Pathogens ranging from coronavirus to influenza virus periodically undergo major evolutionary jumps in their phenotypes, enabling them to infect novel host species and evade host immune responses and interventions. Understanding the genetics of these events and the ecological context in which these events occur is important for mitigating associated adverse health outcomes.
Our research focuses on bluetongue virus (BTV) and epizootic hemorrhagic disease virus (EHDV), which have segmented genomes like influenza and undergo reassortment regularly in transmission systems worldwide. These segmented viruses, transmitted by Culicoides midges in diverse ruminant communities, offer the possibility of understanding how multiple interacting mechanisms facilitate, or limit, opportunities for genetic exchange to occur between distinct virus strains through the process of reassortment.
The ecological context for the emergence of reassortant viral strains emphasizes the ecology of the Culicoides midges that vector these viruses. Life traits of both the viruses and vectors are highly temperature sensitive and the efficiency of transmission could be affected by imminent climate change, variability and crisis. Furthermore, transmission takes place in the context of diverse ruminant communities at the domesticated animal-wildlife interface, with interactions among those animals likely playing a role for diverse strains to meet and spread.
Our experimental system in North America is uniquely valuable for investigating this dynamic in that it offers a platform to intensively study one key midge vector species (Culicoides sonorensis) and multiple wild and domestic ruminant host species across regions with wide ecological gradients. Throughout our work, we integrate laboratory, field, and modeling approaches to address key questions in our research program.
The Mayo Lab is a part of the Center for Vector-Borne Infectious Diseases at Colorado State University.
NAHLN Enhancement: Novel Approach to Diagnose Characterize High Consequence Pathogens
Comprehensive and time sensitive characterization of infectious agents such as avian influenza plays a crucial role in routine diagnostics, disease surveillance, and epidemic response. This work combines next generation sequencing with a bead based Luminex MagPix platform in order to generate robust and cost-effective workflow for deeper interrogation of these pathogens.view project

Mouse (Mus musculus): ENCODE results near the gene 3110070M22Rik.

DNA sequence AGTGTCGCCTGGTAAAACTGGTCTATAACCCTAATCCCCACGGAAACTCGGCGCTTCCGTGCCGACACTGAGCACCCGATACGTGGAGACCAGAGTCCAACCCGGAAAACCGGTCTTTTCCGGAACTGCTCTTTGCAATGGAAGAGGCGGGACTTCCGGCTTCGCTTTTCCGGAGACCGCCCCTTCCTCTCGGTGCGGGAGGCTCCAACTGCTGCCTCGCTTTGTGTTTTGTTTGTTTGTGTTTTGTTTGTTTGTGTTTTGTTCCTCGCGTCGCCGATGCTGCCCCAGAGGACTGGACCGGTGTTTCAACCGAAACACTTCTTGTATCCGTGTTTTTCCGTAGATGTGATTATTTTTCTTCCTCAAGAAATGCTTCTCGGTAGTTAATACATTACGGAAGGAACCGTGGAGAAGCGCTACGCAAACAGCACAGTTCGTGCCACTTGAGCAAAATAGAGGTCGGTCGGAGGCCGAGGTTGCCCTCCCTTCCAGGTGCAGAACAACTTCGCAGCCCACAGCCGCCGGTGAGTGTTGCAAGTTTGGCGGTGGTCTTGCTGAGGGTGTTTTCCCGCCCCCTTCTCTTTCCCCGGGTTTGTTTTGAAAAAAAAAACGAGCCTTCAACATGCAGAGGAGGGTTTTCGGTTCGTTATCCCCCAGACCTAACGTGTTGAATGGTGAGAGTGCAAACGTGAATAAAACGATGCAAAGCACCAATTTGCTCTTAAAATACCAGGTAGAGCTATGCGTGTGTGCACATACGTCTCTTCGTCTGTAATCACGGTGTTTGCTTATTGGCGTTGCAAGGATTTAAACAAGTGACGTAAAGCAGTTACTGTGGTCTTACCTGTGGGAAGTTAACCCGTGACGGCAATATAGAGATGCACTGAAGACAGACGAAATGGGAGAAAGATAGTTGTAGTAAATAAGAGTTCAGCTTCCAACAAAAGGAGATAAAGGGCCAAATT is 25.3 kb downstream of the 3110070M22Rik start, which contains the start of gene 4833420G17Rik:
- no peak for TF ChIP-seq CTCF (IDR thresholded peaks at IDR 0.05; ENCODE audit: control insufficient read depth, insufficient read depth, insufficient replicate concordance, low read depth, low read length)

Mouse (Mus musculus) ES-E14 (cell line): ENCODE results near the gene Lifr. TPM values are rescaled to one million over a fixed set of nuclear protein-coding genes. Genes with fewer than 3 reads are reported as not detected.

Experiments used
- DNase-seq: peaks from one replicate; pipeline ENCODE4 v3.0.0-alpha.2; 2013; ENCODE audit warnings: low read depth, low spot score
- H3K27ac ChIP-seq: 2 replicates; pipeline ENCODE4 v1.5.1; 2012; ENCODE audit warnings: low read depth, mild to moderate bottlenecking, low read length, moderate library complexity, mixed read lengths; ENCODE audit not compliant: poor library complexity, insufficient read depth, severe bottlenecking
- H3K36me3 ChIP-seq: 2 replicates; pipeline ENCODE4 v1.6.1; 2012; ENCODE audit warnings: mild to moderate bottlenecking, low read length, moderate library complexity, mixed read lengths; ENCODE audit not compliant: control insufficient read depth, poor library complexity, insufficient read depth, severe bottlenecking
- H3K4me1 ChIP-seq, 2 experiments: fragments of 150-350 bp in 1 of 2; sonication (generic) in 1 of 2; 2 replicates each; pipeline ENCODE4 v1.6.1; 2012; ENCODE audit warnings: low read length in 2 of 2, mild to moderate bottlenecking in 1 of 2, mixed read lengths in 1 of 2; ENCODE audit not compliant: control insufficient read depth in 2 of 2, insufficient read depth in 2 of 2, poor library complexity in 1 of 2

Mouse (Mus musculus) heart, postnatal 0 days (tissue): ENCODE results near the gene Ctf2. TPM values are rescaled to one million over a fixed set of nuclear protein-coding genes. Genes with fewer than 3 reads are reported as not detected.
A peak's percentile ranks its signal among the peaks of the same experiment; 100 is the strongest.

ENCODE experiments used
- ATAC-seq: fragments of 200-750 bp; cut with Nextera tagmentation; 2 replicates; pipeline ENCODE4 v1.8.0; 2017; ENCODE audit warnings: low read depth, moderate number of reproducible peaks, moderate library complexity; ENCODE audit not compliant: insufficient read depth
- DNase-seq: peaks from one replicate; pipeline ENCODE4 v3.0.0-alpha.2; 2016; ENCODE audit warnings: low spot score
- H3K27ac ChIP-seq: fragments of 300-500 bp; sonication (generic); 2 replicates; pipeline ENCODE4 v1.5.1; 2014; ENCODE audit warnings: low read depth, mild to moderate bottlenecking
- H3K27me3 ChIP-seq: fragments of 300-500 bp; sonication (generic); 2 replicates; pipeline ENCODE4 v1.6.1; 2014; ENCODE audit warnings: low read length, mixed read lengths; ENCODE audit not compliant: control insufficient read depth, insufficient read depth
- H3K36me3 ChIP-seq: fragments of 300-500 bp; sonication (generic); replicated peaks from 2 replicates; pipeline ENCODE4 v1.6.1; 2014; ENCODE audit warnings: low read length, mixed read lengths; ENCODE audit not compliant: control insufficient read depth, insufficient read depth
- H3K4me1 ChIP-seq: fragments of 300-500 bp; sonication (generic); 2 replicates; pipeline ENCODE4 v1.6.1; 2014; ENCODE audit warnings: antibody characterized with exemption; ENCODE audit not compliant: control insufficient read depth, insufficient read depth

Vesicular Stomatitis Virus Disease Vectors
This project monitors the insect populations at four dairies and four horse farms within Colorado. Insects are collected with Mosquito Magnet traps, then sent to the Arthropod-Borne Animal Disease Research Unit (ABADRU) for analysis using next generation sequencing to look for: (1) VSV infection and (2) population genetics to identify migration between farms and the river samples.view project
Cross-scale dynamics of multi-host vector-borne pathogens at the wildlife-domestic interface in ruminant communities
This research examines the role of host density, host diversity, and viral reassortment on transmission dynamics of vector-borne diseases using bluetongue virus (BTV) and epizootic hemorrhagic disease virus (EHDV), transmitted by Culicoides midges, as our model system.view project
The Impact of Viral Recombination on the Epidemiology of Viruses
This project aims to create an extensive library of viral segment genomes by using next generation sequencing to characterize hundreds of bluetongue viral isolates from a collection maintained at FABADRU. This genomic information will be used to create a viral evolution forecasting tool to support both prediction of outbreak events and management of insect vector populations.view project
Role of Spillover and Spillback in SARS-CoV-2 Transmission and the Importance of One Health in Understanding the Dynamics of the COVID-19 Pandemic.
J Clin Microbiol. 2023 Apr 26:e0161022. doi: 10.1128/jcm.01610-22. Online ahead of print. PMID: 37098970
When dermatologic diseases are devastating: differentiating common endemic conditions in the United States from sheep and goat pox.
J Am Vet Med Assoc. 2023 Mar 25;261(S1):S95-S102. doi: 10.2460/javma.22.12.0553. Print 2023 Jun 1.PMID: 36944220
Vesicular stomatitis Indiana virus near-full-length genome sequences reveal low genetic diversity during the 2019 outbreak in Colorado, USA.
Front Vet Sci. 2023 Feb 14;10:1110483. doi: 10.3389/fvets.2023.1110483. eCollection 2023.PMID: 36865437
Laboratory-Based SARS-CoV-2 Receptor Binding Domain Serologic Assays Perform with Equivalent Sensitivity and Specificity to Commercial FDA-EUA Approved Tests.
Viruses. 2022 Dec 30;15(1):106. doi: 10.3390/v15010106.PMID: 36680146
Modeling cellular co-infection and reassortment of bluetongue virus in Culicoides midges.
Virus Evol. 2022 Sep 30;8(2):veac094. doi: 10.1093/ve/veac094. eCollection 2022.PMID: 36381232
Lab Principal Investigator [PI]
Research Associate III, Veterinary Diagnostics Labs
Graduate Research Assistant
Veterinary Summer Scholar
news and updates
Mayo Lab alum Justin Lee is now the team lead for the CDC’s Genomic Sequencing Lab recently visited by CBS’ 60 Minutes.
Christie Mayo recognized with a 2021 Career Impact Awards for her mentorship of others.
During the beginning of the COVID-19 pandemic, people came together to keep the department of Microbiology, Immunology, and Pathology safe.
Office: Center for Vector-Borne Infectious Diseases Room 154